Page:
Why does January have to be a bear?


January is such an unlovable month. I’m sure there are people who embrace it with pure unbridled joy, I just haven’t met any of them.

While it poses as a month of great promise — resolutions, a “clean slate,” new beginnings — it is, in reality, a trick of the calendar. Stuck, wholly and completely in the middle of a long mid-year slog between far more favorable seasons.

All my native experience centers around the northeastern climate. Thus my experience with January is inevitably chilling. January stands between the golden crunch of autumn with it’s promise of bonfires, Halloween parties and the warmth of Thanksgiving. December sweeps in under banners of peace, joy and goodwill. The snow, if it comes, is a silvery, twinkling delight.


The first snow is magical. The fifteenth snow, in January, is not. Later spring will give us a reason to hope and see sunshine and shirtsleeves again but January just feels gray and heavy to me.

A friend, being friendly (which is after all what you want in a friend) tried to cheer me: “oh the sun is out today, it’s lovely!” But I refuse to be fooled. I appreciate the effort but the spirit is lacking. January sun is so harsh and fools you. It blinds but never feels warm. The color seems different — sharp and metallic. This is not the soft, heavy, blanketed warmth of summer. (See me in July when I’m complaining about the heat).

Perhaps I’ve been indoors too much. Don’t they say people need sun to feel happy? Maybe I should sit outside for a bit and read (Heaven forbid I exercise!) — because THAT wouldn’t be odd at all. Me, all bundled up, relaxing on the porch with a book in the 20 degree winds.


Speaking of reading, I cannot decide if my choice of reading materials is hurting or helping my cause. I am an avid reader. I need and devour books the way others need food and air.

When the modern selections leave me unmoved (vampires have taken over the bookshelves these days) I return to past classics that don’t involve fangs.

I picked up a library copy of No More Words by Reeve Morrow Lindbergh. Moving, touching, poignant account of her mother, famed writer Anne Morrow Lindbergh, and her last years of life when a stroke had robbed her of most sentient thought and her ability to write or speak.

As someone who would die as if deprived of oxygen if I could not write or speak, I did not find this cheery.

Continuing my theme I read Hour of Gold, Hour of Lead by Anne Morrow Lindbergh. I dimly recall reading this book eons ago (perhaps in my teens). I’m certain I like it.

In retrospect the diaries and letters of an eloquent woman revealing her innermost pain during the time of the death of her child is probably not a cure for the blues.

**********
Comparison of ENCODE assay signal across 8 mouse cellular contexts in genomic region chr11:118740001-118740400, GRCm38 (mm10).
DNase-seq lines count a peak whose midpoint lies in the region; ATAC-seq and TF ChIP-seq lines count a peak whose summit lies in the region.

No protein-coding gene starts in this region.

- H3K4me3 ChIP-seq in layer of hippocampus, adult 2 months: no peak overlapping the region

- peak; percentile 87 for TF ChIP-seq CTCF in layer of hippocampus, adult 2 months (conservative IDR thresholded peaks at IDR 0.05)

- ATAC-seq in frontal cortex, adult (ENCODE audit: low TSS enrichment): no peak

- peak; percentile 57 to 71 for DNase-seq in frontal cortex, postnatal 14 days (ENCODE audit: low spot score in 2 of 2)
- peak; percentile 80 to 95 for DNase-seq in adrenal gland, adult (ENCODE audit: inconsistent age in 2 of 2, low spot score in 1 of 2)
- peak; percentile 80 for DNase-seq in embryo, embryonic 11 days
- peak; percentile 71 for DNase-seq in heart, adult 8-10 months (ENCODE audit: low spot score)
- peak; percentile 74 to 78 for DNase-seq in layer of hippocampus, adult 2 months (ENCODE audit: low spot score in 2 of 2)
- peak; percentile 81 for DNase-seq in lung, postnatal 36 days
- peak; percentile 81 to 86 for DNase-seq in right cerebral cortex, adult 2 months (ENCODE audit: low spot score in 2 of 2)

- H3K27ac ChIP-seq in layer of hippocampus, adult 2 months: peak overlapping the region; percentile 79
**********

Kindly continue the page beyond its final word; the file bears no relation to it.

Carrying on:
I imagine I was not a mother when I read this last and thus my empathy, while genuine, did not cut quite so close to the bone. This time I found myself moved to tears while reading, prompting my daughter to question why sitting cozy on the sofa with a book was making me sad?

“Oh I can’t stop thinking about how senseless it all is.”

“Oh that is sad? When did this happen mommy?”

“1932 …”


Now, despite knowing I should move on to something cheerier, I am having trouble trying to read anything else because the Lindberghs are still in my system. I have now pored through two more works by Reeve Lindbergh — absorbing, wonderful, and once again — tears.

Surely I will run out of tears or literary Lindberghs soon? Thus January marches on. The house is warm and I am (too) well fed. The children are healthy, laughing and bright. I know that each day is a blessing. I’m trying to “jolly” myself out of the winter doldrums, but all I really want to do is curl up with a good book or nap.

It is said that March roars in like a lion and out like a lamb. January seems bent on hibernation. Perhaps January, like me, is a bear?

(Kymberly Foster Seabolt likes sunshine and spring. She welcomes comments c/o LifeOutLoud@comcast.net; P.O. Box 38, Salem, OH 44460 or www.KymberlyFosterSeabolt.com.)


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Warm, witty and just a wee bit warped, Kymberly Foster Seabolt is a native of Kent, Ohio, who survived childhood exposure to disco and grew up to marry and move to the country. Her column weaves her special brand of humor with poignant, entertaining, and honest portrayals of parenting, marriage, and real life. She currently lives in northeastern Ohio with her husband, two children, two dogs, two cats, and numerous dust bunnies who wish to remain nameless.



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